The Obscenity of Owning Real Estate

“No One Can Sell What They Do Not Own in the First Place”

CJ Green / 7.23.21

The housing market was bananas when I first encountered Eula Biss’s book, Having and Being Had. It was May. Home prices were at an all-time high, inventory an all-time low. Millennials, in the words of Derek Thompson, were “storming the housing market” after a decade of gig work and fruitless attempts to pay down college loans. The pandemic — and low interest rates — made prospective buyers desperate, transforming the market “into a once-in-history, hair-on-fire, what-the-hell-is happening bonanza.”

But in the middle of it all: Having and Being Had. It’s a contemplative, funny riposte to the insanity of possession. What you own, Biss observes in a quiet, ironic tone, often has a way of owning you. She points out that consumption is etymologically related to destruction: “to seize or take over completely.” We consume and are consumed, have and get had, and our desire to own — or maybe ownership itself — can pretty much crush us. Anyone who’s spent time on Zillow in the last few months knows this is no exaggeration. You’re clicking, refreshing, disappearing into your compulsion to have not even your dream house but a house.

“Americans spend their entire lives ministering to things,” remarked a missionary I once worked with. Her point was that material goods tend to distract from matters of the heart and soul, whether it’s the home you’re constantly renovating, or the phone you keep updating, or the car always in need of fixing. For that missionary, Jesus presented a sharp contrast: no place to lay his head, wandering town to town with no concern for accumulating land, money, or power, only forgiving sins, feeding the poor, healing the sick. In a similar way, it seems as if the influence of Christianity has moralized money (or the lack of it) in America today. The wealthy are widely thought of as “bad” (“privileged”), and the poor inherently virtuous (or at least less bad).

But only insofar as it’s convenient. We may sign the petition to keep Jeff Bezos from returning to Earth, because billionaires are evil, but I have yet to meet someone who has willingly given away all of their possessions. Shaming the wealthy doesn’t prevent anyone from actually being wealthy; it just means that Americans who are not-poor stop talking about money entirely. It’s shameful to have, but impossible to give up. Irina Dumitrescu, reviewing Biss’s book, puts it this way:

American society is obsessed with money, but rigid rules of decorum control any mention of it. Biss wonders what genre of book she is writing — “an internal audit?” “a series of jokes, made at my own expense?” — but one could also call it a confession. Less than a century ago, Pauline Réage or Philip Roth could still shock readers by describing explicit sexual acts and outré desires. Nowadays it feels more obscene to write about owning real estate.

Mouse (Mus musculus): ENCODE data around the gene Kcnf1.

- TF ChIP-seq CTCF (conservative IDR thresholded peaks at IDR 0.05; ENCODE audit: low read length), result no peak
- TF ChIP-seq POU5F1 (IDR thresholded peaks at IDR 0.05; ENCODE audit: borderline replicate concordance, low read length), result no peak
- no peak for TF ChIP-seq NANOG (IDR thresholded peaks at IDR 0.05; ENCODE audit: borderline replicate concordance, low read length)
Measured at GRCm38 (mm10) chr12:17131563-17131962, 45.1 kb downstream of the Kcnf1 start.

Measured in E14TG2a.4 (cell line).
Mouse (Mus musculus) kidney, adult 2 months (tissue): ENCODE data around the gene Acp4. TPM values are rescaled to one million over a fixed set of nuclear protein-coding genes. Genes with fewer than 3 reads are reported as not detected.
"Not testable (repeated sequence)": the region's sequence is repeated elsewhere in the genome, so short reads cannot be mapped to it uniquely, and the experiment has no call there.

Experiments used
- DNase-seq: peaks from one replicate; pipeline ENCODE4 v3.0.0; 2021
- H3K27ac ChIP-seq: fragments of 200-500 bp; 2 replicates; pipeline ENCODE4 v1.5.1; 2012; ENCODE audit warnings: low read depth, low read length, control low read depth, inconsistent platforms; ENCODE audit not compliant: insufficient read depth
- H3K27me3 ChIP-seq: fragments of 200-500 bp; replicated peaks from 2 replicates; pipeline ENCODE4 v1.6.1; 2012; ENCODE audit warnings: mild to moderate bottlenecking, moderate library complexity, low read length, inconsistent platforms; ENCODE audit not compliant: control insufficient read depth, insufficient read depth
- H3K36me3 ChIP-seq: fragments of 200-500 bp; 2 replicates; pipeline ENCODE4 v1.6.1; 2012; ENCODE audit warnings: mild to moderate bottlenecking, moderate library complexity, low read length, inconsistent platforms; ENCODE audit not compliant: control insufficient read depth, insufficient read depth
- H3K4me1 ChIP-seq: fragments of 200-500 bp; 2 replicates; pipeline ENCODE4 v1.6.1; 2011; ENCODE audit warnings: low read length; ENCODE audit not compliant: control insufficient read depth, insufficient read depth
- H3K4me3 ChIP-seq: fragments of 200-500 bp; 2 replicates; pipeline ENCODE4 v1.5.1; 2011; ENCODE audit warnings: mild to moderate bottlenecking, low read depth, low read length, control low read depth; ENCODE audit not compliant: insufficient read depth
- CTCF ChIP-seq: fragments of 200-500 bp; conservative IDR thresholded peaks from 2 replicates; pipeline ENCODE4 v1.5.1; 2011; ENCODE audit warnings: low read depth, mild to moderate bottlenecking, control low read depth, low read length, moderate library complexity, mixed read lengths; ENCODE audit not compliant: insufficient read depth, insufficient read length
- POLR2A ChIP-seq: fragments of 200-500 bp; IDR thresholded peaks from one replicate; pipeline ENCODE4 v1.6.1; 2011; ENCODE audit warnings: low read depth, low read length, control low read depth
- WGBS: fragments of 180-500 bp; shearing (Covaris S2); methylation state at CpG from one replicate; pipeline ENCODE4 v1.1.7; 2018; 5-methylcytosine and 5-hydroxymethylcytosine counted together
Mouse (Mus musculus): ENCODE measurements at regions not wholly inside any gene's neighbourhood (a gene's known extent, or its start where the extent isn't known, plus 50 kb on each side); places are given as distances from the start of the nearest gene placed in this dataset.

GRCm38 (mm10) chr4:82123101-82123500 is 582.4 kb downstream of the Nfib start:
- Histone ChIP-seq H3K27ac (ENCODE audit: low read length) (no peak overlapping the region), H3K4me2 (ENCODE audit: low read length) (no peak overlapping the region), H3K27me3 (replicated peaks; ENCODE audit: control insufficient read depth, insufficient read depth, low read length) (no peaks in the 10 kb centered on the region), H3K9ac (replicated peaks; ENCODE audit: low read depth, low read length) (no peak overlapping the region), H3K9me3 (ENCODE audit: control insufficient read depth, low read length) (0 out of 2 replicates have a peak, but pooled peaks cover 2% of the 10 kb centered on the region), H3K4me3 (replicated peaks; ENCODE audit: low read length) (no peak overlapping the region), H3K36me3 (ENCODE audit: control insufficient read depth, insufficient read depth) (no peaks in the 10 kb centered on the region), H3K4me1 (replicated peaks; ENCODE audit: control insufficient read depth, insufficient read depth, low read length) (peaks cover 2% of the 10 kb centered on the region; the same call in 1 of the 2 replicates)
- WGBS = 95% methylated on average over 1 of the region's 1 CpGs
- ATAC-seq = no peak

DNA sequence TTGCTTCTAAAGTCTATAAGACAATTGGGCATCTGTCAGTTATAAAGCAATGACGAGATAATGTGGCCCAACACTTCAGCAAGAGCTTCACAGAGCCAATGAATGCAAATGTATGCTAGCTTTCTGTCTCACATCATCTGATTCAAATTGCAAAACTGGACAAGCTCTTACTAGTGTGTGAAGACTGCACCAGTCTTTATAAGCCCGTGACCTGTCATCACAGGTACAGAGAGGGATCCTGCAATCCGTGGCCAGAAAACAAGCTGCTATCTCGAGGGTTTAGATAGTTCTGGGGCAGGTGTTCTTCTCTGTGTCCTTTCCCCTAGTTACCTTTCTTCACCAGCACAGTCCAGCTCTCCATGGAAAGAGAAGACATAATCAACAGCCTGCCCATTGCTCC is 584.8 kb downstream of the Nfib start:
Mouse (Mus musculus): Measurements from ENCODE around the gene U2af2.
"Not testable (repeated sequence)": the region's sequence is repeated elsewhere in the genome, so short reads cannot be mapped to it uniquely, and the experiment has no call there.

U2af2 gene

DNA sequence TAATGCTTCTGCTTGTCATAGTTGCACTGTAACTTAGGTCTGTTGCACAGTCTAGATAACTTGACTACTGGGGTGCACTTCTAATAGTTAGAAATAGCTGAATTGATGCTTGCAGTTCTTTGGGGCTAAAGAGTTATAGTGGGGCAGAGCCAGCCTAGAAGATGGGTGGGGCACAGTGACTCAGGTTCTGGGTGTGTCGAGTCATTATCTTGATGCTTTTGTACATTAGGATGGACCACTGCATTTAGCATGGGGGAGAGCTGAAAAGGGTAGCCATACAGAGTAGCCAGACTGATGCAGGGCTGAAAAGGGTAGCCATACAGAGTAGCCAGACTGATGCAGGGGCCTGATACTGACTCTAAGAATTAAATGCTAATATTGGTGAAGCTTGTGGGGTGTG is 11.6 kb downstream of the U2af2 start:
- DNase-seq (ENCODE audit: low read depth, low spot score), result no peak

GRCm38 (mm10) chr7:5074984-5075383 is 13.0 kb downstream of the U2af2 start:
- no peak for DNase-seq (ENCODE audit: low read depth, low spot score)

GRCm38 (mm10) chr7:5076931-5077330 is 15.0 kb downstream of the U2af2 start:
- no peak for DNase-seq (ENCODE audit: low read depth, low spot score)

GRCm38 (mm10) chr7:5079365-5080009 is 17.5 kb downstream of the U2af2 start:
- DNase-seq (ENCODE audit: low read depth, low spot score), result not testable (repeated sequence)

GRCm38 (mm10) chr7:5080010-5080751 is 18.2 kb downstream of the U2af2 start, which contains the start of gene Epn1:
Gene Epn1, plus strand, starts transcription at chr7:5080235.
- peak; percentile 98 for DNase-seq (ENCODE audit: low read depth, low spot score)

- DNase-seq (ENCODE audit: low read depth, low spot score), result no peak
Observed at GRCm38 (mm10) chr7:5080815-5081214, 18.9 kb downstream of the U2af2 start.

In her book Biss puts her own real estate on full display. She writes with unusual freedom about her ostensibly comfortable perch in the upper-middle class. What allows her to do so is a keen understanding that the world — life — is transitory; as such, few of us are truly comfortable. “The house isn’t mine,” she realizes, about a house that she and her husband have just bought. They own it, but in an actual sense, they also owe on it. And in a deeper sense, they cannot keep it forever.

The psychologist Bruce Hood makes a similar observation in his book Possessed: Why We Want More Than We Need. He writes that the definition of “property” has evolved over time, and some cultures have rejected the idea outright. As Hood reports, “the indigenous peoples of North America did not recognize the concept of ownership of land … No one can sell what they do not own in the first place.” He quotes a descendant of one of the First Nation tribes, who says that the term “property” is “inadequate”: “The possession of these items is ‘Creator-given’ and as such, cannot be owned or deemed property as such.”

Such a God’s-eye view is mirrored in the Psalms: “The earth is the Lord’s, and everything in it, / the world, and all who live in it.” In Deuteronomy, it is God “who gives you the ability to produce wealth.” In this sense, nothing is owned, nothing is earned. At best, property is a thing that you have for a while, to care for, to minister to. The term “stewardship” comes to mind; Biss uses the word “husbandry” to suggest that she is figuratively married to her property. She has a relationship to it, to care for it and to be cared for, to have and to hold, to be had and to be held.

I have the sense that all of this — the brick the roses climb, the lath and plaster, the copper pipes, the oak floors, the coal room, the cracked slab on which it all rests — is a gift. Not to me, but to the future. The house is just passing through my hands. It’s not a purchase, it’s a husbandry. 

I’m in service to the house. The truth of this is married to the other truth, that the house serves me. I can borrow against this asset, which will grow in value if all goes well. But a house, my grandfather warned me just before we bought this house, is a place to live. Not an investment. 

The house, the car, the college education — the old joke is that “you can’t take it with you.” Perhaps, in the meantime, it’s enough to tend what we’ve been given.


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